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The use of mesh and open work materials is only employed where a very economical construction is required and
only a low shielding performance is necessary. Likewise the high permeability foils are not normally employed,
although the low frequency performance of these can be extremely good when related to the foil thickness. A
more economical construction often results from the use of welded steel in thicker gauges, although high
permeability materials are required where the shield must provide high attenuation to extremely low frequency
or constant magnetic fields.
The most efficient practical shielding is provided by a continuously welded steel sheet clad enclosure. Standard
practice in Great Britain is to employ a 1.2 mm (0.048") thick electrogalvanized mild steel sheet continuously
seam welded along all edges using an inert gas shrouded electric arc welding process.  This approach may
achieve the highest performance realizable at an economical price. Construction may either be supported by
the walls and ceiling of the parent room, or the shield may incorporate its own independent steel framework.
The shielding effectiveness of a shielded enclosure can be improved with the use of double shields. As indicated
in the earlier section on the theory of shielding, the shielding effectiveness of two parallel (but slightly
separated) shields is better than that of one double thickness shield but not twice as effective as a
single-thickness shield.  The actual improvement in shielding efficiency is dependent upon the degree of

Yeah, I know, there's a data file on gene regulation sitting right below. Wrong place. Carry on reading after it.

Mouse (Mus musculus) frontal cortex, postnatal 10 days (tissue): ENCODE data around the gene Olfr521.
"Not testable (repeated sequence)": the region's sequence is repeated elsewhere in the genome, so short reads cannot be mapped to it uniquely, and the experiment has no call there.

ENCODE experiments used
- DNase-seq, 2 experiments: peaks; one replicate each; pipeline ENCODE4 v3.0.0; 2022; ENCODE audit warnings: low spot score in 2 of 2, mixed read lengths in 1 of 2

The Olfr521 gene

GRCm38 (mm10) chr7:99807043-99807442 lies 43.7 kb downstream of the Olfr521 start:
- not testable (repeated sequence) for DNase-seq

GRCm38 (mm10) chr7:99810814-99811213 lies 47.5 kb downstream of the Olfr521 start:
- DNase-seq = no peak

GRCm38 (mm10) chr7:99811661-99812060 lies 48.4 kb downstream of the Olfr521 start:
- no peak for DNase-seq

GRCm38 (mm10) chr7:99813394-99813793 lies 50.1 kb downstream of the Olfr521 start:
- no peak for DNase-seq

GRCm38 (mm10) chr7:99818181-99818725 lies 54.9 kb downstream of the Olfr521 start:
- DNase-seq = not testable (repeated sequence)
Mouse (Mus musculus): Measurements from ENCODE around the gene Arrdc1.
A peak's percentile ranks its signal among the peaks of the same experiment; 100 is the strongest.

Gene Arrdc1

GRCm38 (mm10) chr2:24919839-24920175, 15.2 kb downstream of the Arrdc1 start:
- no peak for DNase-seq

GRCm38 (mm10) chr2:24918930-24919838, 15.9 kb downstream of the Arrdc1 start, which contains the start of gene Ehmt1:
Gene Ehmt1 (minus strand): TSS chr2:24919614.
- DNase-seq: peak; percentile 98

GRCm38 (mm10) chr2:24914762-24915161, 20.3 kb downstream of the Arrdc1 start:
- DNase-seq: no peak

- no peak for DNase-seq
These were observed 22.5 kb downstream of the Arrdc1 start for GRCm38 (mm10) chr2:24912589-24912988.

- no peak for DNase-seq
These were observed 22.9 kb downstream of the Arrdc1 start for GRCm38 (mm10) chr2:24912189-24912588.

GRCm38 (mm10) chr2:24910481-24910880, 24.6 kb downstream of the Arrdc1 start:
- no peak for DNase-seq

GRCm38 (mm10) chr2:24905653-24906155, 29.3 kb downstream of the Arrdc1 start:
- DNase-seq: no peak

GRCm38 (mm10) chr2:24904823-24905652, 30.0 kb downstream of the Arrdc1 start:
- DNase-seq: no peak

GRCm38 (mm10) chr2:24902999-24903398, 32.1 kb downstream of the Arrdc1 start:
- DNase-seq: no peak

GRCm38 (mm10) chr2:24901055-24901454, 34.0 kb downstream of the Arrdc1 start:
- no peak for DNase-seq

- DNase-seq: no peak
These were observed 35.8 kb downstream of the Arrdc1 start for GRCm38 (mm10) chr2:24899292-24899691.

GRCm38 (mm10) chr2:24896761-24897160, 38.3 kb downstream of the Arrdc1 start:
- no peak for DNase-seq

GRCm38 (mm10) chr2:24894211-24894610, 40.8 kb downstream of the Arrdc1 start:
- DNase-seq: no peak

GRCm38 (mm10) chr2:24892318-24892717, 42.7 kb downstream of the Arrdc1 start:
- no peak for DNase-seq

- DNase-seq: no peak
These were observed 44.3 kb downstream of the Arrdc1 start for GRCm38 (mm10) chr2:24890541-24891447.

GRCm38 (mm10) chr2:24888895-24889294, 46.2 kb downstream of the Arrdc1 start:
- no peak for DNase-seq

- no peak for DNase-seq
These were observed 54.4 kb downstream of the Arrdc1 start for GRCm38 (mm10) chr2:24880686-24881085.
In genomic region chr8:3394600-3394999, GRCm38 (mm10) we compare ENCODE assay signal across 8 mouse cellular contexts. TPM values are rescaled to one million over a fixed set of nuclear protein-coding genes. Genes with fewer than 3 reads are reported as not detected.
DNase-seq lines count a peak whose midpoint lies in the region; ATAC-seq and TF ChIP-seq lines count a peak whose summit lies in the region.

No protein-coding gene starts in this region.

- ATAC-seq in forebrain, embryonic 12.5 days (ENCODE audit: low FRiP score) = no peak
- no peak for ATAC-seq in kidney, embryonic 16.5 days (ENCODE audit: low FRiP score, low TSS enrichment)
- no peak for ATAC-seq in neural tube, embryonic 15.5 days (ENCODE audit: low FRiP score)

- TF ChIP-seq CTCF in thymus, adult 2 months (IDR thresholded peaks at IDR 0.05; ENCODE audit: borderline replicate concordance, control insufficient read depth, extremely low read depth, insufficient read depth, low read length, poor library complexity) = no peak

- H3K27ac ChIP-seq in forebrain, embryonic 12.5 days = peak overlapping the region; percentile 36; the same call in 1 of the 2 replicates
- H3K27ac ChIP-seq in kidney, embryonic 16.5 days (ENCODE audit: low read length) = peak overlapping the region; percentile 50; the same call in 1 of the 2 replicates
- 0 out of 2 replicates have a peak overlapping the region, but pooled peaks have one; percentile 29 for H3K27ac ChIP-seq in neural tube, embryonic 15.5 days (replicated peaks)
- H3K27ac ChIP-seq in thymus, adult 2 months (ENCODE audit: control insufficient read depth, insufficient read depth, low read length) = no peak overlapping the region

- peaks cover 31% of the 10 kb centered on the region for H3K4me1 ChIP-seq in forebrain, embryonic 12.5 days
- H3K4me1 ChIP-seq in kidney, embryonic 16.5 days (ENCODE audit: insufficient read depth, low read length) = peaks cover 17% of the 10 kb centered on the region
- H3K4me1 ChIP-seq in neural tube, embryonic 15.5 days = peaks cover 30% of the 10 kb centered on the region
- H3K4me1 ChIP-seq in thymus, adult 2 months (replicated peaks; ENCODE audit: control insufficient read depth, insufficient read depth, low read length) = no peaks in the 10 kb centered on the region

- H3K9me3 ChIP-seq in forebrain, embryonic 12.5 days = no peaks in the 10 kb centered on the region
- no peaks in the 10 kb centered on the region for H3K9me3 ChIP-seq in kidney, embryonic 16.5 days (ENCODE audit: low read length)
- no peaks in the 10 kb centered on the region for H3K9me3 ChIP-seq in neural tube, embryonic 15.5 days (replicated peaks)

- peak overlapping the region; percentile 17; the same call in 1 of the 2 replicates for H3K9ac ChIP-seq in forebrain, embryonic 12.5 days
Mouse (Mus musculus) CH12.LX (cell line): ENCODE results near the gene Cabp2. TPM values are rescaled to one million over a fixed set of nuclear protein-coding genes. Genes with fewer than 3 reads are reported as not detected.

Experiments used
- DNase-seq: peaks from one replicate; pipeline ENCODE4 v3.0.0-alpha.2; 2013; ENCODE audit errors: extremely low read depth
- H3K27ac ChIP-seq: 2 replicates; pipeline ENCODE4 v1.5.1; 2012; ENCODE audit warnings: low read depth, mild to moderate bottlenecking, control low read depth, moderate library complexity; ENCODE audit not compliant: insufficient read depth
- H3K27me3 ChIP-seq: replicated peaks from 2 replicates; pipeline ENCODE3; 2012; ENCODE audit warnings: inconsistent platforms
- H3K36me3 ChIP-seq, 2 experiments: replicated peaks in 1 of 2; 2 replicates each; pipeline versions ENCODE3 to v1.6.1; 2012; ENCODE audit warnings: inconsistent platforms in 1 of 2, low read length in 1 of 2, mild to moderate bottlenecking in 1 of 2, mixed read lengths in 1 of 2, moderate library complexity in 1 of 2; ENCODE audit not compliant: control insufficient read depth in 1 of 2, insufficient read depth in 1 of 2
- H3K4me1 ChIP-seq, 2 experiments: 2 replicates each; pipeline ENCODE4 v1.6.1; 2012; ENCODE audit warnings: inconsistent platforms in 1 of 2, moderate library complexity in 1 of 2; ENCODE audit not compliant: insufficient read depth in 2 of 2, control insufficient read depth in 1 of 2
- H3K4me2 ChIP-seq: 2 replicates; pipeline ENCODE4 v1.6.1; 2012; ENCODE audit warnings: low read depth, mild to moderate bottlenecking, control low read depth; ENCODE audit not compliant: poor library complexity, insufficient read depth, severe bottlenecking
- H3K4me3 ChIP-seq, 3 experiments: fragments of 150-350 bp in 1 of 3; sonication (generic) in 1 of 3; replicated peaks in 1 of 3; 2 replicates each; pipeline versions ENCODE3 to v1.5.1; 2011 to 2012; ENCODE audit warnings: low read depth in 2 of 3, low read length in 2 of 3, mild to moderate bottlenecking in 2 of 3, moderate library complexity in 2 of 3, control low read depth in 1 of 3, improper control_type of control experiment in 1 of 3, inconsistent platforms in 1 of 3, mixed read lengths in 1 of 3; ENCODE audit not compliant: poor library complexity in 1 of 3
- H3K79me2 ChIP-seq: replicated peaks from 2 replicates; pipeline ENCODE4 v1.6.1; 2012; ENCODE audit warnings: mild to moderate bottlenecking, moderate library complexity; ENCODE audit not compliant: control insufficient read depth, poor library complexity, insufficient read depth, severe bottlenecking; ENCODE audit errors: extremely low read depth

electrical isolation maintained between the two shields.
At least one manufacturer (8-20) of shielded rooms maintains that the isolated double shielded room is
substantially more effective than either the single-shielded or the "not isolated double shielded" room. The
same types of doors, ventilation apertures, and filters described for the modular rooms are used except that in
many cases an rf-proof access lock is provided; this may combine interlocks between the doors and completely
automatic operation either by electric, hydraulic, or pneumatic systems.
8.9.3 Foil Room Liners.
When the shielding requirement does not justify an all-welded steel room or a separate screen room, it may be
possible to use metal foils. For example, a copper foil nominally 5 mils thick with continuous soft soldered
seams may be employed. This copper foil can be glued to the walls, floor, and ceiling to provide a complete
lining to an existing room.  If this construction is used in conjunction with gasketed metal doors, properly
designed vents, and electrical filters, performance, while not being good for low frequency magnetic fields, can
be comparable to welded steel at the higher frequencies. To achieve this performance, it is essential that all
seams and joints be carefully soldered to establish continuous bonds. The cost of construction is not as low as it
might first appear, especially when the additional complications which result from the need to provide fixtures
for internal decorative finish and equipment mounting within the shielded area is considered. In general, this
form of construction is only used where a relatively unsophisticated enclosure is required, e.g., in certain
electro-medical work.  If even more economy is required, it is possible to omit the soldering of the joints
between the copper foils and use a conductive adhesive tape which is less expensive to install. If only electric
fields are present at low frequencies, then a copper foil shield constructed in this manner will probably be
When shielding is required only for microwave frequencies, a very economic shield may be constructed using
aluminum foil of approximately 5 mils thick glued to the walls, floor, and ceiling. An overlap between adjacent
foil sheets of approximately 5 cm (2 inches) should be allowed; these overlaps should be secured with
aluminum-backed contact adhesive tape. This type of shield is most effective at frequencies above several


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